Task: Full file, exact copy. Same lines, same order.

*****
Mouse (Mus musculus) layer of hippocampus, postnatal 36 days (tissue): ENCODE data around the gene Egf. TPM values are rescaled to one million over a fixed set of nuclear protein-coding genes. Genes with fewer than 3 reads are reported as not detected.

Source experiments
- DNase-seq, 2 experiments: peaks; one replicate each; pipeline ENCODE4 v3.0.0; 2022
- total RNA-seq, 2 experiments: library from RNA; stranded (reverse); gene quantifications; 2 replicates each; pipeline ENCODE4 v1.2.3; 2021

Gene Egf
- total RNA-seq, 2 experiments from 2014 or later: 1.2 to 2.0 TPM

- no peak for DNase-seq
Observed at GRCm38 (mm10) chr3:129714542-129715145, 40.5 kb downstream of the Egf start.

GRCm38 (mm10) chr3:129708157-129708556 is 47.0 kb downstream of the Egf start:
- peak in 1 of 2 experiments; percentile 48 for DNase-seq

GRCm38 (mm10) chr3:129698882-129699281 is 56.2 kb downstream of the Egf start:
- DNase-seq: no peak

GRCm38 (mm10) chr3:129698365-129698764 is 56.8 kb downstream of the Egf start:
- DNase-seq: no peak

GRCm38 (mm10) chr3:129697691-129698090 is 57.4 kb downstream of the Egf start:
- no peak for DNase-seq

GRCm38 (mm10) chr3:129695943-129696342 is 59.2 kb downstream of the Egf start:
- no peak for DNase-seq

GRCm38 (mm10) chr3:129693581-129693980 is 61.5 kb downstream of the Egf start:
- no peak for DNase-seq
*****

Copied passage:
Mouse (Mus musculus) layer of hippocampus, postnatal 36 days (tissue): ENCODE data around the gene Egf. TPM values are rescaled to one million over a fixed set of nuclear protein-coding genes. Genes with fewer than 3 reads are reported as not detected.

Source experiments
- DNase-seq, 2 experiments: peaks; one replicate each; pipeline ENCODE4 v3.0.0; 2022
- total RNA-seq, 2 experiments: library from RNA; stranded (reverse); gene quantifications; 2 replicates each; pipeline ENCODE4 v1.2.3; 2021

Gene Egf
- total RNA-seq, 2 experiments from 2014 or later: 1.2 to 2.0 TPM

- no peak for DNase-seq
Observed at GRCm38 (mm10) chr3:129714542-129715145, 40.5 kb downstream of the Egf start.

GRCm38 (mm10) chr3:129708157-129708556 is 47.0 kb downstream of the Egf start:
- peak in 1 of 2 experiments; percentile 48 for DNase-seq

GRCm38 (mm10) chr3:129698882-129699281 is 56.2 kb downstream of the Egf start:
- DNase-seq: no peak

GRCm38 (mm10) chr3:129698365-129698764 is 56.8 kb downstream of the Egf start:
- DNase-seq: no peak

GRCm38 (mm10) chr3:129697691-129698090 is 57.4 kb downstream of the Egf start:
- no peak for DNase-seq

GRCm38 (mm10) chr3:129695943-129696342 is 59.2 kb downstream of the Egf start:
- no peak for DNase-seq

GRCm38 (mm10) chr3:129693581-129693980 is 61.5 kb downstream of the Egf start:
- no peak for DNase-seq